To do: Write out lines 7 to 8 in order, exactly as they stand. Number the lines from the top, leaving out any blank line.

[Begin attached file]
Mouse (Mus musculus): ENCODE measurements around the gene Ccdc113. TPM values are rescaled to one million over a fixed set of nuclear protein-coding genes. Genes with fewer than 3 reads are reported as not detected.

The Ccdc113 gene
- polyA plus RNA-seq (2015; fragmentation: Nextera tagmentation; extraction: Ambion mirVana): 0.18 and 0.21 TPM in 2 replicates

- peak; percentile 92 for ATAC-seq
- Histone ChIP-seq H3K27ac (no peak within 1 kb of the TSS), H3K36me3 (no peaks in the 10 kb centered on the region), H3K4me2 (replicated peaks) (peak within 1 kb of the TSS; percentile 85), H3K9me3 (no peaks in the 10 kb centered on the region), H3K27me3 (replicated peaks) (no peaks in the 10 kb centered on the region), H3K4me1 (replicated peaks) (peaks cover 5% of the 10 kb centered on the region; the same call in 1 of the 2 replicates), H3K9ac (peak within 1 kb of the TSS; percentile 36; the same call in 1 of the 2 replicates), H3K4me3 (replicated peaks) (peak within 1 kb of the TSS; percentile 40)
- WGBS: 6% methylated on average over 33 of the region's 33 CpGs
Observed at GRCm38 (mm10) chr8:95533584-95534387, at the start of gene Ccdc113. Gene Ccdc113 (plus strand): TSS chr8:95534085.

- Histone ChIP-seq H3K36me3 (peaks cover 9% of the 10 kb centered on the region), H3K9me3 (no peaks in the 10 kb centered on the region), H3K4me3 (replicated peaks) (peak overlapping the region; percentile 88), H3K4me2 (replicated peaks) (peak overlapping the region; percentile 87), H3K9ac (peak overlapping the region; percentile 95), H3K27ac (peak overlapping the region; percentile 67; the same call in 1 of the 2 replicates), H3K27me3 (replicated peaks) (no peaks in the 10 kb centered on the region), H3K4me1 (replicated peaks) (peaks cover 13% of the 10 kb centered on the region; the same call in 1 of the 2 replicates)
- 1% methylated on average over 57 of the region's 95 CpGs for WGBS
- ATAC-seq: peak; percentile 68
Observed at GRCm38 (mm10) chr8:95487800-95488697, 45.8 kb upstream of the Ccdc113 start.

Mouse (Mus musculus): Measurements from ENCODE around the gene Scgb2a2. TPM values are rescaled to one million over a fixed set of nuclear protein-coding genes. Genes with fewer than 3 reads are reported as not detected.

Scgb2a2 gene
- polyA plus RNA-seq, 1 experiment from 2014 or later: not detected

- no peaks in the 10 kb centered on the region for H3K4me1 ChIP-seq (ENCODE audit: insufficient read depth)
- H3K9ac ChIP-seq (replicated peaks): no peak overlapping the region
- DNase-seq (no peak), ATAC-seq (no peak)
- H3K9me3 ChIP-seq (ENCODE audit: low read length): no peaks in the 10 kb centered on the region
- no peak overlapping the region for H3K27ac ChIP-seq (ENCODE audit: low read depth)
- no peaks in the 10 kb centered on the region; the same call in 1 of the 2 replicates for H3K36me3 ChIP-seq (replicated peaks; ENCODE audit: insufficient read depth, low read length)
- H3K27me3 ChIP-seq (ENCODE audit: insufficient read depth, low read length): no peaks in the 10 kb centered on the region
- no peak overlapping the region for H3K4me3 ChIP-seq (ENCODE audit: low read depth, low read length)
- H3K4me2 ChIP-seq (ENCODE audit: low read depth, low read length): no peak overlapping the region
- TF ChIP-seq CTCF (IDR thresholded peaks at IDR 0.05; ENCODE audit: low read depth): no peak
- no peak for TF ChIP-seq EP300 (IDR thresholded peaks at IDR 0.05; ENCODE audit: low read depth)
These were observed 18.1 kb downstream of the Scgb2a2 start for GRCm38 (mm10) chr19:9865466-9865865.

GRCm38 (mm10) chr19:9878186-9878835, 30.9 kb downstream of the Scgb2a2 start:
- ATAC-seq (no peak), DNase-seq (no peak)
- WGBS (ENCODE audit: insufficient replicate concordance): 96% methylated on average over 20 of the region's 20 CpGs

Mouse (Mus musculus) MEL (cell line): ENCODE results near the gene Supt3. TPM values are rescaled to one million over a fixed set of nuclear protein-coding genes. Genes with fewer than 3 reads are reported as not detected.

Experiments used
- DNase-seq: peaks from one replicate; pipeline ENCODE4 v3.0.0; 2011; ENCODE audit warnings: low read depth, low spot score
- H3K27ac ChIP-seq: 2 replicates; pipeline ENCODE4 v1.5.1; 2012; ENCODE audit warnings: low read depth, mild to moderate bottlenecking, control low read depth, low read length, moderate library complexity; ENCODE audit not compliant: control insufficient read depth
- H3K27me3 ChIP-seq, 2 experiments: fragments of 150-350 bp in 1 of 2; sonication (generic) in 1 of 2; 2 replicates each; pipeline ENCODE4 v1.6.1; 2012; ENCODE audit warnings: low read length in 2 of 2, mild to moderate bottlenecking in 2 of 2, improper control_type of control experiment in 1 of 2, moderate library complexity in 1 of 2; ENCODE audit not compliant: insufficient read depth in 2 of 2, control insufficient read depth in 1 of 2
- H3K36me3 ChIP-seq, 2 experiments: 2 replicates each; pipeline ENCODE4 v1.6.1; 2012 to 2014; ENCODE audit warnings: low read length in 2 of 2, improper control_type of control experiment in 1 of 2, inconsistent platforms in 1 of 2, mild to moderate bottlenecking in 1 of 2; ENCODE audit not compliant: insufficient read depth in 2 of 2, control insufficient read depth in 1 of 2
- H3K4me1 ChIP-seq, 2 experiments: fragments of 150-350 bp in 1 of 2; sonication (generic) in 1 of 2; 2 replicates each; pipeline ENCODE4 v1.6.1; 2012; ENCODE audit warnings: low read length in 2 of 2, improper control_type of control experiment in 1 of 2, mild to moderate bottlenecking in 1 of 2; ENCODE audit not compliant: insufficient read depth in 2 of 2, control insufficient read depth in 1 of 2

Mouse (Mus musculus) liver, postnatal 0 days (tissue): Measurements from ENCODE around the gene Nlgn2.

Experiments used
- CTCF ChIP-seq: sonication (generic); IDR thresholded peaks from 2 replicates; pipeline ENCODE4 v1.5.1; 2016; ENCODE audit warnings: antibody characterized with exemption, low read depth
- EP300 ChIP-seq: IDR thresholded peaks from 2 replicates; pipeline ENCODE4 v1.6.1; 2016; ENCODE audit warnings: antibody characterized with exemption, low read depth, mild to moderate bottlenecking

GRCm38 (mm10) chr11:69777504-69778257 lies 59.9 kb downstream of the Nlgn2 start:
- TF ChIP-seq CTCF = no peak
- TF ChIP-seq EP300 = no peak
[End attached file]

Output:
Observed at GRCm38 (mm10) chr8:95533584-95534387, at the start of gene Ccdc113. Gene Ccdc113 (plus strand): TSS chr8:95534085.

- Histone ChIP-seq H3K36me3 (peaks cover 9% of the 10 kb centered on the region), H3K9me3 (no peaks in the 10 kb centered on the region), H3K4me3 (replicated peaks) (peak overlapping the region; percentile 88), H3K4me2 (replicated peaks) (peak overlapping the region; percentile 87), H3K9ac (peak overlapping the region; percentile 95), H3K27ac (peak overlapping the region; percentile 67; the same call in 1 of the 2 replicates), H3K27me3 (replicated peaks) (no peaks in the 10 kb centered on the region), H3K4me1 (replicated peaks) (peaks cover 13% of the 10 kb centered on the region; the same call in 1 of the 2 replicates)